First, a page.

For photography, it’s important to keep products with shimmer or iridescence on the eyes, lips, or cheekbones so it catches light in the right way. I always recommend a matte bronzer because it warms up the skin gently, and doesn’t make the face look like a disco ball in photos.

Warmth needs to be added back into the skin after applying foundation to bring natural dimension back to the face. I like to apply it with a fluffy brush to the hairline, tops of the cheeks sweeping toward the ear, and lightly on the bridge of the nose. It ends up looking sun-kissed and glowy without sparkle.

Finely-milled setting powder prevents shine.

A finely-milled setting powder is absolutely key for setting makeup, preventing oil patches, and locking all your hard work in. Look for powders that say triple-milled, and apply them with a small fluffy brush in a patting motion. A cheaper powder that is not triple-milled will immediately look heavy, as if it is sitting on top of the skin, similar to the texture of chalk. And finally, if you rub the powder brush over the skin rather than tap it gently, you risk pushing the products around, which may result in the makeup looking patchy, creating discoloration and unevenness.

Create a base for eyeshadow with longwear products.

A longwear base, whether a cream shadow or eyelid primer, works the same way as a face primer. It gives eyeshadow something to cling to and prevents creasing. If you apply primer, then shadow, then liner, and waterproof mascara, your eye look will last all day.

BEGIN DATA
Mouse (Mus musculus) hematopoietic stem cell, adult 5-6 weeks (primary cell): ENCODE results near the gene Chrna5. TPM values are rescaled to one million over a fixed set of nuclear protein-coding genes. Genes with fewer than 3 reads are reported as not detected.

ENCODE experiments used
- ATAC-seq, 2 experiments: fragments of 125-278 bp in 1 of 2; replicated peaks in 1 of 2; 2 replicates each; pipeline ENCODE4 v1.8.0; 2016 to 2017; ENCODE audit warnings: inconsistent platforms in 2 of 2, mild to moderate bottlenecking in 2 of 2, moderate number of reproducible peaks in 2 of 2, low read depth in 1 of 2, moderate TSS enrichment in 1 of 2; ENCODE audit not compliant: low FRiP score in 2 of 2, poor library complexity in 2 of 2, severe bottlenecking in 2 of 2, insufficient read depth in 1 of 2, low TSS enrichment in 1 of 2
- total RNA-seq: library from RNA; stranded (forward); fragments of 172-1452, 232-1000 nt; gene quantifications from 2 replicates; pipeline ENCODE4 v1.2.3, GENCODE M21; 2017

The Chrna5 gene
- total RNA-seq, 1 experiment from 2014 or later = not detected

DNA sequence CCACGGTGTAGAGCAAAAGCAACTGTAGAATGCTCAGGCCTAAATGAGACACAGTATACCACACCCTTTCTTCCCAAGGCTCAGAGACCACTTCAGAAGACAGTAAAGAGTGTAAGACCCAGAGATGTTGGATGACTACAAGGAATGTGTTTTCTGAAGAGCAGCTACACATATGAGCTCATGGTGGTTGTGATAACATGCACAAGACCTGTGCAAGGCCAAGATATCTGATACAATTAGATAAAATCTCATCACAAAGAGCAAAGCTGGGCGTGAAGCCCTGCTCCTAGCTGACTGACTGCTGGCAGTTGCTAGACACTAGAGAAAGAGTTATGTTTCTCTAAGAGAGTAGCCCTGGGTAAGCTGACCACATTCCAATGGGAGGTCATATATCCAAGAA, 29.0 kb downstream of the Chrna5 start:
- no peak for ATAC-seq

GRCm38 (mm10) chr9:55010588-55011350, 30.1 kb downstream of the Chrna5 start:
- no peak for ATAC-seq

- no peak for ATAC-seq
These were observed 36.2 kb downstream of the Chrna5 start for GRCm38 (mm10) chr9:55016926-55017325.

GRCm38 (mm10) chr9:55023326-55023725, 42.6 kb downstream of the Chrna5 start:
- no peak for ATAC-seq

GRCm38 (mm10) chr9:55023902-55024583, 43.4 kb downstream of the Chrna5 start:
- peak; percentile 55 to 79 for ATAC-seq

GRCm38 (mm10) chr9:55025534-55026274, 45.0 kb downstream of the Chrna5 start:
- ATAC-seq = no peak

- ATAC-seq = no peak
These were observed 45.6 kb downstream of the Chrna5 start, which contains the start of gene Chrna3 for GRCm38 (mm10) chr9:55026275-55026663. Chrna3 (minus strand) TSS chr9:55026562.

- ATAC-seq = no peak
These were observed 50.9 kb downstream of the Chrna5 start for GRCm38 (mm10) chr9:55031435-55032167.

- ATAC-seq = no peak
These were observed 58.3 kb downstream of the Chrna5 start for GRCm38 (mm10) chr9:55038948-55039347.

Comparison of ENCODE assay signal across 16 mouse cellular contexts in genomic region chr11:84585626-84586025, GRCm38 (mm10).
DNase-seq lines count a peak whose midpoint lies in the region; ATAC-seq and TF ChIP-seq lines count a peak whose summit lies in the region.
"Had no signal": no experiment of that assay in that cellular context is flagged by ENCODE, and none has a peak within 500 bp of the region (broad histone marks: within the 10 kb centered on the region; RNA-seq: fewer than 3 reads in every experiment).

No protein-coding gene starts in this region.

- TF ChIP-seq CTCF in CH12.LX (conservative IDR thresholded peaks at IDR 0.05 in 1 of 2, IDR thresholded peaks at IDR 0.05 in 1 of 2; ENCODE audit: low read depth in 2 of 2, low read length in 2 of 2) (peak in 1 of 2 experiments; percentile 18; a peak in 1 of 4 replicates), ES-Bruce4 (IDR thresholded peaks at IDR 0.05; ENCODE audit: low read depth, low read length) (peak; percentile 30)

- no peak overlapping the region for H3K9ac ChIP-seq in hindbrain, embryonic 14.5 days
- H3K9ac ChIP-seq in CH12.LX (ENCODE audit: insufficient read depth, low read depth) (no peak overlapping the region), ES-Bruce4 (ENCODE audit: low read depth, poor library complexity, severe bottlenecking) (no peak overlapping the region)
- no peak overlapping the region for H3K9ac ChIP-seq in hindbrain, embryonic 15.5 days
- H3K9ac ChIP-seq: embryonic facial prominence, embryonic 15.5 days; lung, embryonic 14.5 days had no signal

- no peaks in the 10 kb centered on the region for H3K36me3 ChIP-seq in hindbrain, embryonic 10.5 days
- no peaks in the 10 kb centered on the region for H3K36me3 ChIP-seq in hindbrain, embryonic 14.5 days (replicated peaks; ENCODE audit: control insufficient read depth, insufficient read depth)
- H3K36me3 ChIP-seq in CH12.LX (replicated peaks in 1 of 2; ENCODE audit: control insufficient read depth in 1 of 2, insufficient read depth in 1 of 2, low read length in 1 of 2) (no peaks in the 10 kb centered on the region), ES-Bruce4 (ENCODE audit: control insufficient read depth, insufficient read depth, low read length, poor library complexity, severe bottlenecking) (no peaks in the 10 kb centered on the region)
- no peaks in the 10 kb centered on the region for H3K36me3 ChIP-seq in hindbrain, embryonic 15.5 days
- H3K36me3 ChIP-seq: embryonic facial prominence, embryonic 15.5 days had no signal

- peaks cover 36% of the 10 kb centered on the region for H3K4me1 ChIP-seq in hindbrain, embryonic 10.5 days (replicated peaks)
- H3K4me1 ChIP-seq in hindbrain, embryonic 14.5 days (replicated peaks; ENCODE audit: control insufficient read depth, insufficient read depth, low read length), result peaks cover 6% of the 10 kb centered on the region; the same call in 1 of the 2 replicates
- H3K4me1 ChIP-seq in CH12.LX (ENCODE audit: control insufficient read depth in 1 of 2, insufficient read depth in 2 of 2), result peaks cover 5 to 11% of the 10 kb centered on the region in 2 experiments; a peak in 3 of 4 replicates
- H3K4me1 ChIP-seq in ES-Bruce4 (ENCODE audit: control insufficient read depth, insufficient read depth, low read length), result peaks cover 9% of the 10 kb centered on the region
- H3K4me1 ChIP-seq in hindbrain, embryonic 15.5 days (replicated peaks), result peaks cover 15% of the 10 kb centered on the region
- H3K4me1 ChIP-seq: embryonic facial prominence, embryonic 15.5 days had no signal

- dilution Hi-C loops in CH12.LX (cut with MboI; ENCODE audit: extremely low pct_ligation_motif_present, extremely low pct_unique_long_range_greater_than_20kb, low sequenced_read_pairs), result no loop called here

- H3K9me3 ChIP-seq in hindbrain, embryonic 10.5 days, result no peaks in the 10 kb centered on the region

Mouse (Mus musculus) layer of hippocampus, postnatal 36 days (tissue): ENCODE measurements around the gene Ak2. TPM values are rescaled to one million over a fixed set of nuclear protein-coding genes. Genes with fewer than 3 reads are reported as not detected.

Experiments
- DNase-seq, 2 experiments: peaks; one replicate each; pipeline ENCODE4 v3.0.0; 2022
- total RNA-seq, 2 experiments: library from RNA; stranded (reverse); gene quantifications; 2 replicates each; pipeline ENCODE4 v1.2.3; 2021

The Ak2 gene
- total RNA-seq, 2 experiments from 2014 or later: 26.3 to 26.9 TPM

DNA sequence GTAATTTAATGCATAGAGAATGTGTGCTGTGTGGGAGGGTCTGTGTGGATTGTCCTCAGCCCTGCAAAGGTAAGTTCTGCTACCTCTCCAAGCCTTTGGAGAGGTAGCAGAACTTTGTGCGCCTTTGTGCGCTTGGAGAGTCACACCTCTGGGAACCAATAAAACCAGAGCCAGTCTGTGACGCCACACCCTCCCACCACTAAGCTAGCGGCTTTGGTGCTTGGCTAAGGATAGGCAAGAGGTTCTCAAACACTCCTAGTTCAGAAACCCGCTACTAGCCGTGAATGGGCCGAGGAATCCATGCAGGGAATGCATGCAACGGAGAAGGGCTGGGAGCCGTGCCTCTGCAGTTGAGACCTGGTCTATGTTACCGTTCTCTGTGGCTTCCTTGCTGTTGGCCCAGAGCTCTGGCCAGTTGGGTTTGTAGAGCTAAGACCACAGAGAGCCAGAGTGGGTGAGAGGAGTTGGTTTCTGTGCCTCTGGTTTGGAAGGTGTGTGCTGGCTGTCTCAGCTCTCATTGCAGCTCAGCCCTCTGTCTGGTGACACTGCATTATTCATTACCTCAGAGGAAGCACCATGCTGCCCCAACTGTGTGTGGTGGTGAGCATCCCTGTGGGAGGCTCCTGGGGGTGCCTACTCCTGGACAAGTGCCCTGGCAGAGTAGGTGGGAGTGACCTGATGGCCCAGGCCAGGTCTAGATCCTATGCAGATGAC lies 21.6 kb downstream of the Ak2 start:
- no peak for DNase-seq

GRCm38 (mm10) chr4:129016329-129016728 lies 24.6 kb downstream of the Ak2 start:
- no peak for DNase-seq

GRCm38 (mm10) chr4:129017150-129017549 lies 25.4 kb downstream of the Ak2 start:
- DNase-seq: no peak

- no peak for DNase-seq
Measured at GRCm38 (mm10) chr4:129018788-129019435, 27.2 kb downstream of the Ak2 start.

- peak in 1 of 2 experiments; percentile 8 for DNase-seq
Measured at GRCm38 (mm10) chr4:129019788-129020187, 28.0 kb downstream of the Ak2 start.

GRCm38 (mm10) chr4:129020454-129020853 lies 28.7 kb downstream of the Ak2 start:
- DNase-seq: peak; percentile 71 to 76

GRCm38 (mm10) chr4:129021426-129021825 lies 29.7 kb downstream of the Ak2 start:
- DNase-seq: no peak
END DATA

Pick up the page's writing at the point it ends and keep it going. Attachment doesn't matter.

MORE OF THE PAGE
Tame the brows.

Whether your brows are full or thin, brow gel is going to set the hairs in place and add texture to make them look 3D, rather than flat or painted-on. I like to backcomb the brows, rubbing the application brush from tail toward the nose, and then brush the hairs up to frame the face and lift the eyes.

Some of these products can flake after a few hours, so be sure to test a few before your big day.

Skip glossy and super matte lips.

Look for a lip product with a satin finish, meaning it is comfortable to wear, but gives an opaque color to the lips, and shouldn’t transfer heavily onto anyone you kiss. This kind of lip is perfect for photographing both indoors and outdoors, because it has just a hint of shine and won’t crack or dry the lips out.

 Waterproof mascara is a must.

Rather than risking a black smudge across your face--which can easily happen from tears, humidity, or rain--use a waterproof formula that won’t flake or run. From drugstore to department store, many brands make reputable waterproof formulas, but once again, give them a go before the big day. Maybe even watch your favorite tear-jerker movie as a test.